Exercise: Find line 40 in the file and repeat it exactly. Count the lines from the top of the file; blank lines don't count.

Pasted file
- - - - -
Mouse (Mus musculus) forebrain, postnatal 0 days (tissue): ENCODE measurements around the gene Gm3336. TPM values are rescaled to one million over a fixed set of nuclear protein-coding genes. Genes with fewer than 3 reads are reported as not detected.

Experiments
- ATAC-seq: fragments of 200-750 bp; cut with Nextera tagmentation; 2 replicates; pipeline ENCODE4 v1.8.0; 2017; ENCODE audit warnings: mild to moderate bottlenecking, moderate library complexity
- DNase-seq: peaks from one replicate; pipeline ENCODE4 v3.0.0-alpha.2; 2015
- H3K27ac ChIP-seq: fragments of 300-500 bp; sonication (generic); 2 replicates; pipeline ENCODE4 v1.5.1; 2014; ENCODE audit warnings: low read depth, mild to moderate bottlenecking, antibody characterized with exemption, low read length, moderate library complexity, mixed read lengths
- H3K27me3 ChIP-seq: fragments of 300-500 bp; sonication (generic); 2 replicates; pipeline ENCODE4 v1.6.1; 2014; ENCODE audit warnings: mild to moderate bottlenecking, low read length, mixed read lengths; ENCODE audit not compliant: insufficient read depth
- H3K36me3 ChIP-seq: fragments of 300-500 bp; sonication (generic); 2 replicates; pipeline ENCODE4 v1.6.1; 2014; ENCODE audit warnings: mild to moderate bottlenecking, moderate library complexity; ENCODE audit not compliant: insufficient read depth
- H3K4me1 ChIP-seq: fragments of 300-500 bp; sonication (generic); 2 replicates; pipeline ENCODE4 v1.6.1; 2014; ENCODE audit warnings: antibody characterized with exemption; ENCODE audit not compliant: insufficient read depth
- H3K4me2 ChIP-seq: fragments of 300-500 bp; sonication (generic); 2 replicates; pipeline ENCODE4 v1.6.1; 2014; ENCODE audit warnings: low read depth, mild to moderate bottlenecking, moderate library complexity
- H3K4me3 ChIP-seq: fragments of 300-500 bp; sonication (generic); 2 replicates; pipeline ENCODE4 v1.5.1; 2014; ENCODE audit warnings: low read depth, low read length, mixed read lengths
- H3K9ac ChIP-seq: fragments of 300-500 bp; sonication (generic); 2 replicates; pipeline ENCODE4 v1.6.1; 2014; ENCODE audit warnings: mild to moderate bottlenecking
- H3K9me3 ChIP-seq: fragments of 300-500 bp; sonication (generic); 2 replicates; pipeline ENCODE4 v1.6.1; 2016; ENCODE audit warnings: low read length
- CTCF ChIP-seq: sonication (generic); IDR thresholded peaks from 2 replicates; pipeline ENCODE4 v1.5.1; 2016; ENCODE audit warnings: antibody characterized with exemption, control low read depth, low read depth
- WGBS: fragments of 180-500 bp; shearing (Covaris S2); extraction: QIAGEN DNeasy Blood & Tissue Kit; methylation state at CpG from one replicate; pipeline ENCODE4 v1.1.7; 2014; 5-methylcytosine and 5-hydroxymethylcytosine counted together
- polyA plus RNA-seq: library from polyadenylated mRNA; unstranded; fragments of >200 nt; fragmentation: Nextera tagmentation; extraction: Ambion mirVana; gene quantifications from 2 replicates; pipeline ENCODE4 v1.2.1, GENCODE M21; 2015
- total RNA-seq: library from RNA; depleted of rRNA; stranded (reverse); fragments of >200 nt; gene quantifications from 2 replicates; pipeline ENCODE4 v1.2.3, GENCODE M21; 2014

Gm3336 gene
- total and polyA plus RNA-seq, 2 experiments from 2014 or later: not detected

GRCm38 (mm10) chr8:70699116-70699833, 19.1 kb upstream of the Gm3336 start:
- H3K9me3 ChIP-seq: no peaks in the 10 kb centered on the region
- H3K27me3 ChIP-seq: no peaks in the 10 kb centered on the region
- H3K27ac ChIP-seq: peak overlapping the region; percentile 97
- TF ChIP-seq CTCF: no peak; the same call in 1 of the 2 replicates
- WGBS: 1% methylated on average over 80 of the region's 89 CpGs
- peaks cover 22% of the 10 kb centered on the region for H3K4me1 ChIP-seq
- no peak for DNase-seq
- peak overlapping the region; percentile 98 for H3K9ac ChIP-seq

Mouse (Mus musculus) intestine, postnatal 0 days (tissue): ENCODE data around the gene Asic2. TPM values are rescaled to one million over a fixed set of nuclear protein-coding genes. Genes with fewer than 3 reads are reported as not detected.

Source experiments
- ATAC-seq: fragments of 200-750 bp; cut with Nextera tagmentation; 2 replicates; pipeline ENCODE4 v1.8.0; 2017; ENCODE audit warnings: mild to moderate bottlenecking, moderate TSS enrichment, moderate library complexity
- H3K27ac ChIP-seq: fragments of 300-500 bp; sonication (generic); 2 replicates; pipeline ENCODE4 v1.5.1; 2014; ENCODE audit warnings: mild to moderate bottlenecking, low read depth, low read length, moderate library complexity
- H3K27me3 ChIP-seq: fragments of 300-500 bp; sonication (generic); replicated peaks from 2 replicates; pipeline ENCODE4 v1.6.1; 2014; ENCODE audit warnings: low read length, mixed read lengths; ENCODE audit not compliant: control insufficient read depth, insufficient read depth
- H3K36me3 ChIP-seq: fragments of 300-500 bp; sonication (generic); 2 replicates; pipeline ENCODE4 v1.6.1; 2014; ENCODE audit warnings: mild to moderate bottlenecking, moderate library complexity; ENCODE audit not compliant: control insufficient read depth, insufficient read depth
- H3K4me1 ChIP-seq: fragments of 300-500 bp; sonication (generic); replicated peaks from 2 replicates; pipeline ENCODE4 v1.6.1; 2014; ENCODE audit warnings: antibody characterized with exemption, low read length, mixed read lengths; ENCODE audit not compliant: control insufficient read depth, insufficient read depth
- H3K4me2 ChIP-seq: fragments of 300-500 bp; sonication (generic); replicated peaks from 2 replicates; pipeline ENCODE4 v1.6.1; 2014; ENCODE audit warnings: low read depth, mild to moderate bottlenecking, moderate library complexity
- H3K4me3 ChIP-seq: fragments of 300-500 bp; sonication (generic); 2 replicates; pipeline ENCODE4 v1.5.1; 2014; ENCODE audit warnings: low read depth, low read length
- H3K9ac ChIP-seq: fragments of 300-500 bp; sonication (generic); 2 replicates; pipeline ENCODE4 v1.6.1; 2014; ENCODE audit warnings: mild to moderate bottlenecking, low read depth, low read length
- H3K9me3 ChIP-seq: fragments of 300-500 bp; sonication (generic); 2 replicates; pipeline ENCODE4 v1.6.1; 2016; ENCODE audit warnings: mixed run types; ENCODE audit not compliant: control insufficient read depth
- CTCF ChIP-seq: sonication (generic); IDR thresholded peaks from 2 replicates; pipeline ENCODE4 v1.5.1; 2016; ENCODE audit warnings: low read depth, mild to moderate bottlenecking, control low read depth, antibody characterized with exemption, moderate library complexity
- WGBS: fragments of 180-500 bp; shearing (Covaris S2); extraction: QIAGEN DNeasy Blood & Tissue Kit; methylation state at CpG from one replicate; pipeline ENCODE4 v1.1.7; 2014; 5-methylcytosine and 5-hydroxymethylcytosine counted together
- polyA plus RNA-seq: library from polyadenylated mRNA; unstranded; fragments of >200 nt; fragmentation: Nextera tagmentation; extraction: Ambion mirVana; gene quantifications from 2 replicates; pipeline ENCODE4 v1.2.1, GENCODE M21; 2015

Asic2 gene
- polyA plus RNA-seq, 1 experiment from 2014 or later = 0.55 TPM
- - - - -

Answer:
- WGBS: fragments of 180-500 bp; shearing (Covaris S2); extraction: QIAGEN DNeasy Blood & Tissue Kit; methylation state at CpG from one replicate; pipeline ENCODE4 v1.1.7; 2014; 5-methylcytosine and 5-hydroxymethylcytosine counted together